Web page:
"Yes, Tony?" she murmured, letting her eyes wander noticeably down his chest as she drew out the two short words. She shifted slightly so that she was almost leaning her cheek against his out-stretched arm - her dark curls brushing the sensitive skin of his exposed forearm. Not wanting to take any chances, she let one arm fall to her side as she moved her opposite hand to rest on his shoulder, against the base of his neck. She let her hand rotate slightly, drawing her fingertips in a small arc on his skin. His expression clouded for a moment, and she thought she had him, but then he leaned away - just slightly - and his focus returned.
"Why'd you react the way you did...when we first got stuck in that box?" The question he blurted out was not the one she had seen lurking behind his eyes all evening. She was not the only one who was afraid of revealing too much.
"I mean, you weren't exactly the calm, cool, collected assassin I've come to know and love..." Tony added, trailing off as he processed her expression. He couldn't quite make sense of the turmoil that was stirring in her eyes, but he knew enough to realize that he was treading on thin ice.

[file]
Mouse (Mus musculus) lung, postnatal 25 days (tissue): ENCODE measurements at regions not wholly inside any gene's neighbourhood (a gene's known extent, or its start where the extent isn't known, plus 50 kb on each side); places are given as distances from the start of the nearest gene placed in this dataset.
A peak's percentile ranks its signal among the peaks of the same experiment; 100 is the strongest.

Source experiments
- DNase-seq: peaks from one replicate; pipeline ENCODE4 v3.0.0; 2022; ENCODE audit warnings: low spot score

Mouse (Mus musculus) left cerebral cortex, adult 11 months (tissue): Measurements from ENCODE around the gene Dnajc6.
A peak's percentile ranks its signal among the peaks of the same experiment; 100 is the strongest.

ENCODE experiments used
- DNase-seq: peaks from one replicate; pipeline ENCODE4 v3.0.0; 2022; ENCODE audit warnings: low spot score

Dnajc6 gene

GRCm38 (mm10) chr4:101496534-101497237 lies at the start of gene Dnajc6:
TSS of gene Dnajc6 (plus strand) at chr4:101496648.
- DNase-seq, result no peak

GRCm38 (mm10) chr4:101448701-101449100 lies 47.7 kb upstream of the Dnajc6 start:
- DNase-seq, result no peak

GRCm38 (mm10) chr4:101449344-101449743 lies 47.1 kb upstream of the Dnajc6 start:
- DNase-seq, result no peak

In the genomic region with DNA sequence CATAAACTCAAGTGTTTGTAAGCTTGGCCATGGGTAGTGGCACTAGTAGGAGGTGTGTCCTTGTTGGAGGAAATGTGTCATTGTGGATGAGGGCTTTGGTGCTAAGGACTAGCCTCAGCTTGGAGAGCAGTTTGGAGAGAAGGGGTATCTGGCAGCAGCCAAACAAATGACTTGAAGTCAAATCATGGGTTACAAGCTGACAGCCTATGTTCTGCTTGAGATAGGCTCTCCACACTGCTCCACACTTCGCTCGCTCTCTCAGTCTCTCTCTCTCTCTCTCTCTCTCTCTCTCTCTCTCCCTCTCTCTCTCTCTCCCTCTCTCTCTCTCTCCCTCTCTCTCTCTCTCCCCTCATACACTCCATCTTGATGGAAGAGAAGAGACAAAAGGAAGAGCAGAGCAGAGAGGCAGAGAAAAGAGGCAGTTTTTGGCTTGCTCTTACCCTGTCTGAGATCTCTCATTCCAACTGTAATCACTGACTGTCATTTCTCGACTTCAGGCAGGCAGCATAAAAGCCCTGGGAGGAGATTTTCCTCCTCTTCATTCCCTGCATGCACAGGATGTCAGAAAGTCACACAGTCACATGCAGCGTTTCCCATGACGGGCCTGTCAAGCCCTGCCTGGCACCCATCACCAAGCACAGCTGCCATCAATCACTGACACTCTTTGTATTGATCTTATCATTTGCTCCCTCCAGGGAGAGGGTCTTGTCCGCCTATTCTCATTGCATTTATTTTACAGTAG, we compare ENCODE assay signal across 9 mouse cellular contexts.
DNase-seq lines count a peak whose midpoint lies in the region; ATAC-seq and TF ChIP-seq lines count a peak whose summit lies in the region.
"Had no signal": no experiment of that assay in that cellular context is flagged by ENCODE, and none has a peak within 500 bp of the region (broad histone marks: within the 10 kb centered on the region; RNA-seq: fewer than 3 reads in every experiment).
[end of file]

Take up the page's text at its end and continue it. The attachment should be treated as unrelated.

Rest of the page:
She held his eyes as she considered her options. She could take her attempt to distract him further, but how far was she really willing to go? She could walk out, even if it meant literally twisting his arm to do so, but she couldn't help but feel as though she owed him something, something more than just dinner and a movie. Ziva was no fool; she had seen how much it hurt him that she had excluded him from her plans the night before. Or perhaps she was a fool, for letting herself care.
"Mossad does not mount rescue missions," she answered - her voice tight with the unresolved tension of both wanting and not wanting to answer him. "Where I come from, being captured is as good as being dead."
"That's not the way we do things here," Tony replied without thinking - immediately regretting his words when Ziva narrowed her eyes at him angrily.
"I noticed," she snapped. "Can I go now?" She made to duck under his arm, but, before he could quite consider the consequences of his actions, he caught her by the arm and turned her to face him again. The fury in her eyes when she looked up at him almost made him let her go.